Before beginning work with the four operations, we made sure our kids had good number sense from 0-9 and had begun work with advanced counting using the bead chains and Seguin boards.

**Working with advanced counting is a parallel strand to learning the operations, not a prerequisite.**
Some concepts may require more than one lesson for practice and mastery. For our purposes, one lesson in advanced counting, two in operations, and one in basic facts each week has been a good balance. In the beginning, two lessons in advanced counting and one in pre-operational work was more realistic. Once advanced counting was mastered, we moved to once weekly work with story problems in place of the advanced counting lessons.

**Order of Concepts/Presentations**

*This list is not intended as an exclusive set of presentations, but a sequence of general concepts.*

Forming numbers with the golden beads (could also use base 10 blocks) 1-9999

Zero's as placeholders

Introduction to addition, symbol and meaning

Static addition with the golden beads (no changing)

Static addition with zeros

Forming numbers with the stamp game

Race to 100 Game with the stamp game

Static addition with the stamp game

Dynamic addition with the stamp game

Forming numbers with the bead frame

Static addition with the bead frame

Dynamic addition with the bead frame

Abstract addition (pencil/paper, no manipulative)

Introduction to subtraction, symbol and meaning

Static subtraction with the golden beads

Dynamic subtraction with the golden beads

Static subtraction with the stamp game

Dynamic subtraction with the stamp game

Static subtraction with the bead frame

Dynamic subtraction with the bead frame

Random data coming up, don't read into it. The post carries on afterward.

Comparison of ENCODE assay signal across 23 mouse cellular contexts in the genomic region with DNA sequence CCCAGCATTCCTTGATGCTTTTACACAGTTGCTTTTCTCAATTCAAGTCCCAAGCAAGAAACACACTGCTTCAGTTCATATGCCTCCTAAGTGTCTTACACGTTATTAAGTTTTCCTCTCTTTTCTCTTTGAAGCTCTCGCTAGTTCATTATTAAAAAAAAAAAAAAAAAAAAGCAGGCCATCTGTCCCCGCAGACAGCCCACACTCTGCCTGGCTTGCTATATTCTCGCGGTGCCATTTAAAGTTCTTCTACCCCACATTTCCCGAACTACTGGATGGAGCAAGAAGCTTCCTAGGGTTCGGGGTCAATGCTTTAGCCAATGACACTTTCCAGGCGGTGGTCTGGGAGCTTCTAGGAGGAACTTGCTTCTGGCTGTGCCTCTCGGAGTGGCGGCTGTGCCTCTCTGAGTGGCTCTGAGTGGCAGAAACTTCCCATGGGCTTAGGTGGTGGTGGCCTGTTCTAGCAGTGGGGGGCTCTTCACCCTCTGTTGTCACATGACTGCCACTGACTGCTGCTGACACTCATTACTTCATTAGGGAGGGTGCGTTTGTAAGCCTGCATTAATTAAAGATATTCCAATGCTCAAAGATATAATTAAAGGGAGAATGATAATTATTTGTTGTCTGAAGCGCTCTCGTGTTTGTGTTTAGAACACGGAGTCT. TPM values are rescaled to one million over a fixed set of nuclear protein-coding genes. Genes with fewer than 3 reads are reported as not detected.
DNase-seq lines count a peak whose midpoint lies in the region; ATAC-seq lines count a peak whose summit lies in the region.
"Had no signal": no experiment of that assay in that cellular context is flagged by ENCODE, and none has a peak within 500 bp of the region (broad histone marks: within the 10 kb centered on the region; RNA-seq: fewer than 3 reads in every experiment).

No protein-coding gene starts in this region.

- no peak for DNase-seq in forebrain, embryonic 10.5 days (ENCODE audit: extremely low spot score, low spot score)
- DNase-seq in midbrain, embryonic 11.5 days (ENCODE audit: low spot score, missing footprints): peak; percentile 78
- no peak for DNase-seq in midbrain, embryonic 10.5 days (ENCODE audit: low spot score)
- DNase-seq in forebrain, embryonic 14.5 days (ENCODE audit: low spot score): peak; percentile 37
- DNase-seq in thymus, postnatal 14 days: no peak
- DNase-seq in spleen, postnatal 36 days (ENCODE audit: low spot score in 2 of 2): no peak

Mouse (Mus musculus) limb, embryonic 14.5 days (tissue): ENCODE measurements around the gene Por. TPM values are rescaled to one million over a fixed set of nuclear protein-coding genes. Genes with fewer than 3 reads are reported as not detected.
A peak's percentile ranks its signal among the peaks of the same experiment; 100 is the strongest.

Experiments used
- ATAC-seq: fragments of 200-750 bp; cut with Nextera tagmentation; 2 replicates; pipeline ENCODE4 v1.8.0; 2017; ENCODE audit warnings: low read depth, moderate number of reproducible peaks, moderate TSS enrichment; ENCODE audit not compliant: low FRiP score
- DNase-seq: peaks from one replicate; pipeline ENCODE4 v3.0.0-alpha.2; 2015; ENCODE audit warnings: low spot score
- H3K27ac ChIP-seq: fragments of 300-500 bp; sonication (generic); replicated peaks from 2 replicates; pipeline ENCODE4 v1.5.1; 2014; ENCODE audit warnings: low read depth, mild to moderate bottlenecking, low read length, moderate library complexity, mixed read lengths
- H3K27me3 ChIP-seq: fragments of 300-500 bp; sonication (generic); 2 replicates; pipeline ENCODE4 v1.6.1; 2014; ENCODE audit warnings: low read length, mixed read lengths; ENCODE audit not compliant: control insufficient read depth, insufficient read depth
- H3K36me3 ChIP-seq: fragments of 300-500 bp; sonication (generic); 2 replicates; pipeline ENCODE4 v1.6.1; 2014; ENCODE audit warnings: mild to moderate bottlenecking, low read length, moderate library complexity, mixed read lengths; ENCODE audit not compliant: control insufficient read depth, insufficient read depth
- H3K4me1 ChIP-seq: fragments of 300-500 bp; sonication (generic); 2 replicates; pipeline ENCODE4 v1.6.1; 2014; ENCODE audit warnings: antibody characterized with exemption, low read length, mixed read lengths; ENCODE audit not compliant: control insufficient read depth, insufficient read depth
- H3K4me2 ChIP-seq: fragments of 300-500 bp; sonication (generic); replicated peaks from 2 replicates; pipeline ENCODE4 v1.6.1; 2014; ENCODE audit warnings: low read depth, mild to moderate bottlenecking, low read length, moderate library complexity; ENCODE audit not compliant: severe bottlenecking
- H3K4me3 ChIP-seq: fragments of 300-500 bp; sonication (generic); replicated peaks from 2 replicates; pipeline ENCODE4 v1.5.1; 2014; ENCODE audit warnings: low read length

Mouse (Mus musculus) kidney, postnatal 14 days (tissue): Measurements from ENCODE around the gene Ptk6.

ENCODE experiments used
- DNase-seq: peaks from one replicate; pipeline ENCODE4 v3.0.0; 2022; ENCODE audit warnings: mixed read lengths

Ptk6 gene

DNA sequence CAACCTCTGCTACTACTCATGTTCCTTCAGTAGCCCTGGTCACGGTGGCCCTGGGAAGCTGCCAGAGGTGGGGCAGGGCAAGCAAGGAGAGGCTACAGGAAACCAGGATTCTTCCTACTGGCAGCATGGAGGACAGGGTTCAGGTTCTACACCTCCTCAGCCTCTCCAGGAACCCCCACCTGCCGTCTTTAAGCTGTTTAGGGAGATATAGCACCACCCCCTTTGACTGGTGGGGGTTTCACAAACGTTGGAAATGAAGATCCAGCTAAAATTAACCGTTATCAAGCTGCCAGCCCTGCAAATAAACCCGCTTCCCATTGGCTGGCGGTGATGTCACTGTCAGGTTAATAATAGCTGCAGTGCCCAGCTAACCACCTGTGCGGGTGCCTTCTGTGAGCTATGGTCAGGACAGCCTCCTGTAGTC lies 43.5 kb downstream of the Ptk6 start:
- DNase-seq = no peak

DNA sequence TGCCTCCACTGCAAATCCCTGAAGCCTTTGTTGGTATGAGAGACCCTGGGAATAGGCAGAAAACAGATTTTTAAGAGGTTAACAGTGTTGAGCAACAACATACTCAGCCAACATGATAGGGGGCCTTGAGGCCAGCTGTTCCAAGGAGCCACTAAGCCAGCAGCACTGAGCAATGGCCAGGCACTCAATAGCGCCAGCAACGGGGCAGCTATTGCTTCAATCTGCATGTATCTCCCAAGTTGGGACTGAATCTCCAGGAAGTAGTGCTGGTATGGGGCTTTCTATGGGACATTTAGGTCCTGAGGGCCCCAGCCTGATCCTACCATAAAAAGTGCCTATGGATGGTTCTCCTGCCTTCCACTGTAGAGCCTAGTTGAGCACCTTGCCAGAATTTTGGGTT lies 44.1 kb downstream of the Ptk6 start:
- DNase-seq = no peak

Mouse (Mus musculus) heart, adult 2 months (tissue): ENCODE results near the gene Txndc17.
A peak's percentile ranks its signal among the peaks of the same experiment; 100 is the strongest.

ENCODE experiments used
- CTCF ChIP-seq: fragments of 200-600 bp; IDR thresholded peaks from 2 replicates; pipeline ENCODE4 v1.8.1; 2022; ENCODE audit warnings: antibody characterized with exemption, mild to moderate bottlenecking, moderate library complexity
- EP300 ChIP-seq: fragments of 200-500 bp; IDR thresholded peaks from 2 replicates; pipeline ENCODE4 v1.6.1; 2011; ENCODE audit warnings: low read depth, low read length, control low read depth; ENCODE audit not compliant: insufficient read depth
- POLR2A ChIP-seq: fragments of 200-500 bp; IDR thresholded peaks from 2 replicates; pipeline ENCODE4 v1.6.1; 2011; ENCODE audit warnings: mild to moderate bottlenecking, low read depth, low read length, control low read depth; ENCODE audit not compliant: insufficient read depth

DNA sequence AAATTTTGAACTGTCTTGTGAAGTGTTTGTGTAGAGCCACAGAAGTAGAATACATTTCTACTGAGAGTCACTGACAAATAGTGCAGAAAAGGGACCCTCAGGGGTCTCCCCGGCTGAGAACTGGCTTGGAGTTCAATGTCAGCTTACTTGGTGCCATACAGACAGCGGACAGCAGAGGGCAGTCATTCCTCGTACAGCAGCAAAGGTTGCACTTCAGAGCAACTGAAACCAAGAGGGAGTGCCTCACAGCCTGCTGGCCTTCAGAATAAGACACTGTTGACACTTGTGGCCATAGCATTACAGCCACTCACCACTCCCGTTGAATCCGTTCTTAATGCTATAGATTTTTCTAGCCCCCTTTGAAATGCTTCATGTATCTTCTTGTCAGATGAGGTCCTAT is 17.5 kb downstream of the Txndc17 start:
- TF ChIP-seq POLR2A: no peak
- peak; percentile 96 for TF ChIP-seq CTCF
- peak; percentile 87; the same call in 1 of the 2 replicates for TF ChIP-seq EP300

Abstract subtraction (pencil/paper, no manipulative)

Notably missing is the dot game, which we found to be of little help. It could be valuable to add as an intermediary step between the bead frame and abstraction in a child who needed additional practice. We also have not used the bank game and created our own activity- the race to 100 game to re-enforce changing numbers and place value.

Many Montessorians would argue that we should have done multiplication before subtraction, but we find that working with basic facts in opposite pairs works better for us. It makes sense to align our basic fact work with our operational work, which aided greatly when we arrived at the point of abstraction. The same general presentation sequence is used for multiplication and division, adding the racks and the multiplication checkerboards as new materials. For simple single digit work, however, the stamp game and golden beads are adequate.

**Some cycling of review is necessary. Aidan, for example, went through abstract addition one school year, but began the next school year with addition on the bead frame and worked forward from there. Returning to the concrete on concepts aids faster retention during review periods.***The more important point to worry about is that adequate preparation is done with place value prior to beginning any work in the four basic operations in the first place.***Resources***This post contains affiliate links. Thank you.*

## Comments

Thanks for posting this list. As a self-taught Montessorian, I sometimes forget the order of teaching things, and often want to put one step ahead of the other. This is such a great list.

We are actually ready for the bank game, but would you mind elaborating (a post maybe?) on your race to 100, as well as elaborating what you would do for advanced counting/ pre-operational and operations/ basic facts categories you mentioned. That would be fabulous!

I'm working on a post on the basic facts materials we use (and which one's we pass on), I would look for it in the next week.

http://www.k-5mathteachingresources.com

It provides a range of math teaching resources, math games, and hands-on math activities for K through 5th grade and all activities are correlated with the Common Core State Standards.